Music Education: Are we doing enough to encourage women educators?

The stats do not lie: men dominate music education roles in the secondary and collegiate levels. I, for one, do not like that.

It is an interesting situation. In a world in which we discuss equality, we still miss the mark is music education. Over the years, studies and research from across the United States show that men outnumber women in roles of teaching music in secondary and post-secondary education.

MTD Research, a school performing arts data organization, posted an interactive application breaking down male and female music educators for primary and secondary levels. Those viewing the post can toggle between General Music, Band, Choir, and Orchestra as well as public/private schools, and income based. It is included here for your preference, through use of their code sharing link. Note that for grades 9-12, males make up 79.45% of all band directors.

The reasons for the discrepancy are numerous:

Family responsibilities – stereotypes suggest women are the care-taker of the family, at least a majority of times.

Historical precedent – “men have always held these positions.”

Lack of female role models – the lack of women in these roles to encourage others to follow.

Gender discrimination – women experience negative responses and/or interactions with their male counterparts.

My questions is simply this: why? If you have not noticed, things are changing in this world. Maybe not as quickly as we wish, but things are moving forward in most cases. Women are working more and men are taking on more household responsibilities. And, there are quality female role models in director positions. Women hold positions of Director of Bands or Associate Director of Bands at universities across the nation. Minnesota, Northwestern, Michigan, Texas Tech, Colorado State, Georgia, Southern Miss, Missouri, Eastern Illinois and  Eastern Michigan are just a few of the post-secondary institutions with females in these roles.

Additionally, there are many amazing woman that are leading music programs in the secondary level.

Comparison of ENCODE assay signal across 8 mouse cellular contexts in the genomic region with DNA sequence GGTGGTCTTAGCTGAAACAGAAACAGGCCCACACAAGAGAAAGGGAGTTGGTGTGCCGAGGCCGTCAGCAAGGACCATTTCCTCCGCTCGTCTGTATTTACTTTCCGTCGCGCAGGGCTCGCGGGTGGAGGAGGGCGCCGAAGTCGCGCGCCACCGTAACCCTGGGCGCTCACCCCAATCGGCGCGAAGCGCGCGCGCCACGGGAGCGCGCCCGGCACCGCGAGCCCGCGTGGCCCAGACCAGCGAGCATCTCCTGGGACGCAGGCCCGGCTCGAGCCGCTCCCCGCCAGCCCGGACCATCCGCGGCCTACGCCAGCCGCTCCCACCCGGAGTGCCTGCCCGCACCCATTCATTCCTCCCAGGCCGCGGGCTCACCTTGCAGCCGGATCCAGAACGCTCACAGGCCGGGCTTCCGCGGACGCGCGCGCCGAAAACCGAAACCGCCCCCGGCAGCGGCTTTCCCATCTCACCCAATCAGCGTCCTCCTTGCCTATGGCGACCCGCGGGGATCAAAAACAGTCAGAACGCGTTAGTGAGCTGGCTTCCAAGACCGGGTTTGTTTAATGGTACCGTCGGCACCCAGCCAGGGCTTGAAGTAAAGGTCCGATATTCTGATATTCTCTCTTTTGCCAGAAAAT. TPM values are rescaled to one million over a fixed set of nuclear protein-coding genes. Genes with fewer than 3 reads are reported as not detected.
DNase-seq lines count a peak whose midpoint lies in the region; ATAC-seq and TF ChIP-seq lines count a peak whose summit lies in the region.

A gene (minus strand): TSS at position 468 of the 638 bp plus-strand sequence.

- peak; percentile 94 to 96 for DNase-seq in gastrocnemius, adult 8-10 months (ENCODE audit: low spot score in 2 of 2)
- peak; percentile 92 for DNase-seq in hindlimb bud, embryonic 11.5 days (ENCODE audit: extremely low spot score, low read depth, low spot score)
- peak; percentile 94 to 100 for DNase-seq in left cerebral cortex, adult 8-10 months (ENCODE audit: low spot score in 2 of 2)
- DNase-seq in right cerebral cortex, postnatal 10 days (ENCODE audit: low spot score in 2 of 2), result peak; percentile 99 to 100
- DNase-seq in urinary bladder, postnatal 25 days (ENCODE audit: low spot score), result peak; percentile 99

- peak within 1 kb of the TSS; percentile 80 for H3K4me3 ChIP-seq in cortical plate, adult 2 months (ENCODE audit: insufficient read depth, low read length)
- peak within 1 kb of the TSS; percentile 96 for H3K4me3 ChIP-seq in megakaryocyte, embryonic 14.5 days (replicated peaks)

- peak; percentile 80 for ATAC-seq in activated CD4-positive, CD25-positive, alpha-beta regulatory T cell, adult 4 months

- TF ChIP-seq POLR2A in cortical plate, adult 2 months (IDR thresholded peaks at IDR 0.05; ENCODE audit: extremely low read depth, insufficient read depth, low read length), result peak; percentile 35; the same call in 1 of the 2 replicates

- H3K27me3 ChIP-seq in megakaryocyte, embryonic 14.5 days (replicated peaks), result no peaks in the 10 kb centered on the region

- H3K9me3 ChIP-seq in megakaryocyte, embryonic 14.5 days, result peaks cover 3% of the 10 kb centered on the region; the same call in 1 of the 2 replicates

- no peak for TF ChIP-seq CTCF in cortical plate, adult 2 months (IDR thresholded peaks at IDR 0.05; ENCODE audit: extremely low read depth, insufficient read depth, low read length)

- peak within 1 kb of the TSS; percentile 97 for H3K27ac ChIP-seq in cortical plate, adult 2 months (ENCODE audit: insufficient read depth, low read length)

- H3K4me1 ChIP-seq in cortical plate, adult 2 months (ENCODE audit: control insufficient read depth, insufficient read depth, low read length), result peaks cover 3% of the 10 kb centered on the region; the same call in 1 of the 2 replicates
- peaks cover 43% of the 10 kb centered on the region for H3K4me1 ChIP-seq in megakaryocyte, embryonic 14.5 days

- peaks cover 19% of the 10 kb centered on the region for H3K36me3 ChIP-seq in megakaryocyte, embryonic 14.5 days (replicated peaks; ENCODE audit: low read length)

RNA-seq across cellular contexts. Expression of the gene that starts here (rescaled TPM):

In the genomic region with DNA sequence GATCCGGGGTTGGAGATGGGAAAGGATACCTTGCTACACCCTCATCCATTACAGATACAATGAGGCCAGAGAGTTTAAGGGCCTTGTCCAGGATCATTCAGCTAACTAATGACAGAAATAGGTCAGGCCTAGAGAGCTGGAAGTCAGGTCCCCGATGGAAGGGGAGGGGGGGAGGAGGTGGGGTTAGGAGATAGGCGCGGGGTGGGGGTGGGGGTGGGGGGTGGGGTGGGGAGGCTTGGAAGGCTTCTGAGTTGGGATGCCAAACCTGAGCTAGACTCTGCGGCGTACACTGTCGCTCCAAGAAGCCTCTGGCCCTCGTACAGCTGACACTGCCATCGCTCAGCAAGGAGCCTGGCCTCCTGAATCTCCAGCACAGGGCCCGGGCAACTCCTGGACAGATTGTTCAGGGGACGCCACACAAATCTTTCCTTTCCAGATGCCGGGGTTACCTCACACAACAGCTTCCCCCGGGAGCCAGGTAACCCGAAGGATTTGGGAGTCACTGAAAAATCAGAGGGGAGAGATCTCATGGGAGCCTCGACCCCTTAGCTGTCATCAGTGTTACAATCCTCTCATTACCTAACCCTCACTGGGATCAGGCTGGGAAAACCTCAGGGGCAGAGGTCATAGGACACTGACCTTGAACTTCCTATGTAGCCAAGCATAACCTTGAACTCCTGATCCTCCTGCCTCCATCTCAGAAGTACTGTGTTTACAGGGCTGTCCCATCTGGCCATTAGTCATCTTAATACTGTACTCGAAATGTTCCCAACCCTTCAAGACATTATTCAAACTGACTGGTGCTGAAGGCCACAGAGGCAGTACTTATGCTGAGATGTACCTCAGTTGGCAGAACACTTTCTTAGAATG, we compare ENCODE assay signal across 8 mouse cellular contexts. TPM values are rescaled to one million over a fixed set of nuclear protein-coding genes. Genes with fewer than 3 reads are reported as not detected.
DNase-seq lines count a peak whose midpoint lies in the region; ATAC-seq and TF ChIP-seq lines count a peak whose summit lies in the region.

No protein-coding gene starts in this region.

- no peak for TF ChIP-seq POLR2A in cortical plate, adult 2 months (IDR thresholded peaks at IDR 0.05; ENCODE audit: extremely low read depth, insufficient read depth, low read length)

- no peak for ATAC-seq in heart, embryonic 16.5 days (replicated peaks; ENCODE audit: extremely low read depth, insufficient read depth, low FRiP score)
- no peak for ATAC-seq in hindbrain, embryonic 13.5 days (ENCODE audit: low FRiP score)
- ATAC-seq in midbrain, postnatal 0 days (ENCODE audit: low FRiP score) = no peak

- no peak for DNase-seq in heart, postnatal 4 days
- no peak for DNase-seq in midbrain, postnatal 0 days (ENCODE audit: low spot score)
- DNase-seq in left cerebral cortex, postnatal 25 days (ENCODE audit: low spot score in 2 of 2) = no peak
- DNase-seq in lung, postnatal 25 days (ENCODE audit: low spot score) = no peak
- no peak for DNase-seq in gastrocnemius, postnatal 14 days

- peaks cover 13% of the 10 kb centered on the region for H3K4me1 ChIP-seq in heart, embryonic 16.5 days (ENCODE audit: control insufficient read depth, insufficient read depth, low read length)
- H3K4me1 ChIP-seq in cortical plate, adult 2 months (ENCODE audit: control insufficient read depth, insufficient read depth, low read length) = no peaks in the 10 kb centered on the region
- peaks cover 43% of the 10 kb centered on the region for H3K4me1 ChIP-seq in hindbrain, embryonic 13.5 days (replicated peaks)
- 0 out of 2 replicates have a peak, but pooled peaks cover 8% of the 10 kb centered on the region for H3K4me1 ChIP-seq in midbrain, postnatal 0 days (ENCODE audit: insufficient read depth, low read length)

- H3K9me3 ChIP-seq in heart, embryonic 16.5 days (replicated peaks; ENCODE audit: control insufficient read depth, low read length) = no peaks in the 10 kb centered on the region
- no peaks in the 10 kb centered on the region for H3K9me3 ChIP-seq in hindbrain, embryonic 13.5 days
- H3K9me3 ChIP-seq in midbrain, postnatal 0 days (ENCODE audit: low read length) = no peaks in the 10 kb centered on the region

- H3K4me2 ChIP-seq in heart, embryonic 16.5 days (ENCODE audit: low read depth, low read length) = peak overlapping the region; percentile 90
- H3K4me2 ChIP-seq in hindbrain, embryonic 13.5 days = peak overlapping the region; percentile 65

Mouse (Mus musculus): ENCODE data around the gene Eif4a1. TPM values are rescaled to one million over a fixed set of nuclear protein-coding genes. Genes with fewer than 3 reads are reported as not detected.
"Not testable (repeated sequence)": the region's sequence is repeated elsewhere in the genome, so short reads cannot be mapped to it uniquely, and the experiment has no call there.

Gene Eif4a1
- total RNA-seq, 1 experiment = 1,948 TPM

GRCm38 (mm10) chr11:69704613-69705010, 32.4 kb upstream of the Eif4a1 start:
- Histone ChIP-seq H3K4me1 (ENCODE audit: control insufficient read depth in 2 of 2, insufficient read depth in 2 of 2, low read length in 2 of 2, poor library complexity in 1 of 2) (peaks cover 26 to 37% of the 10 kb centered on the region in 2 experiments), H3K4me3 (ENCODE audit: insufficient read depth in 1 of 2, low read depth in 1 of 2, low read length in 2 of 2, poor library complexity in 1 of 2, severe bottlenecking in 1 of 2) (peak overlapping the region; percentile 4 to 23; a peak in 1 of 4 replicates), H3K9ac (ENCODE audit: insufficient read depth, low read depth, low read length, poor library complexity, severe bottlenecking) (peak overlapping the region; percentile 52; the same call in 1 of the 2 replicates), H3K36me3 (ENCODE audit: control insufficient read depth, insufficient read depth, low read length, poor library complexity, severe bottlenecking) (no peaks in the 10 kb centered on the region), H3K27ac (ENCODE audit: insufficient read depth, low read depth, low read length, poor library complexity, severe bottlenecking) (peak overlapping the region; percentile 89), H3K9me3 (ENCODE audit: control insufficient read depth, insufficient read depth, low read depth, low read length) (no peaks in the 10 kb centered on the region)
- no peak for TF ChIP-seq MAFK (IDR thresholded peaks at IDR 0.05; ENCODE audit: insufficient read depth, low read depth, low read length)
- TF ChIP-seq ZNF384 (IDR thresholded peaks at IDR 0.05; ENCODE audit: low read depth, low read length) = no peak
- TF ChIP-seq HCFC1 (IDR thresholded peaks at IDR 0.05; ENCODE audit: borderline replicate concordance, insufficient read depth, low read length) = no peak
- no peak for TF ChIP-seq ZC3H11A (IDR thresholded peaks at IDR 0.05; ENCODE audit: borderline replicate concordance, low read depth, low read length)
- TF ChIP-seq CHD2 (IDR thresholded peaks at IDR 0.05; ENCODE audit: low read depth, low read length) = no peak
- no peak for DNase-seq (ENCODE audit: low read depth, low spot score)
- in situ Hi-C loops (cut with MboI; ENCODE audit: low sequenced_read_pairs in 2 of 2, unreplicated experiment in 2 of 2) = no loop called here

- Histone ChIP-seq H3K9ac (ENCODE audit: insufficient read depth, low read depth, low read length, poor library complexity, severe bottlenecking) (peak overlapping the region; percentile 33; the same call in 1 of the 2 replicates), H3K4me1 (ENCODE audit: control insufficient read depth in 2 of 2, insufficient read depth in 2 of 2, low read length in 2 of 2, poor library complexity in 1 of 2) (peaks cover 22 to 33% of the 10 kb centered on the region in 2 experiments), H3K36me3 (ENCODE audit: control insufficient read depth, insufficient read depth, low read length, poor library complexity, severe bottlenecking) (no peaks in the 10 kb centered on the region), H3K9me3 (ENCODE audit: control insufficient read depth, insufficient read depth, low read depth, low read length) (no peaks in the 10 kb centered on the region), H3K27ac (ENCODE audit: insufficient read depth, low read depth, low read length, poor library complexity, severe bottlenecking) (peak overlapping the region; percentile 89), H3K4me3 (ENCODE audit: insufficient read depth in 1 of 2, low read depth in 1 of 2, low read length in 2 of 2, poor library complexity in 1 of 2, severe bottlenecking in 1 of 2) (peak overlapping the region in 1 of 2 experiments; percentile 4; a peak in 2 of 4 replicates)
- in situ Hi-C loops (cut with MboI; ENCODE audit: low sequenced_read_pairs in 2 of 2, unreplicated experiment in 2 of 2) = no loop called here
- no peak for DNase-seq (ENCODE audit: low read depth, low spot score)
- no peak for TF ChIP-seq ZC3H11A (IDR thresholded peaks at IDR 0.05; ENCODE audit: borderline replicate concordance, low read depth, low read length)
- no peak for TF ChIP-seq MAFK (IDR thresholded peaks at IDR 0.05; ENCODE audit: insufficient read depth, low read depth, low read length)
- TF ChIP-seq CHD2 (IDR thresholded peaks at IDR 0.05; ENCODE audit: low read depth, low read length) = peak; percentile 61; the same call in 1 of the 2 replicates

So, that leaves gender discrimination. In 2015, Kristin Coen-Mishlan published a study entitled, “Gender Discrimiation in the Band World: A Case Study of Three Female Band Directors.” The study included a teacher with seven years of experience, another with 28 years working as a high school band director, and a retired teacher with 36 years of work.

After interviews with the individuals and in a focus group, along with a questionnaire, one pattern emerged. Each participant experienced both personal and professional situations as a band director. One stated that her male principal often dismissed her concerns. Another told a story of when her group was awarded a plaque at a festival, and the presenter gave the award to the top trumpet player and not the female director. All male directors were given their awards.

We can do better. We, as music educators, are better. There is no need for this type of experience now. The quality of music demands that we, as music educators, continue to encourage all people – regardless of gender, race, or any other identifier you choose to pick – to participate in the creation of our chosen art. We need women in prominent positions in conducting. We need men as well.

Encourage each other. Share ideas, speak constructively, and praise accordingly. Men, it is time we treat women music educators with respect and equality. Repeating our old ways just because its the way it has always been done is no longer a valid reason.

Yes, we have come a long way. But, there is still a long way to go. We can do more to encourage women in music education.

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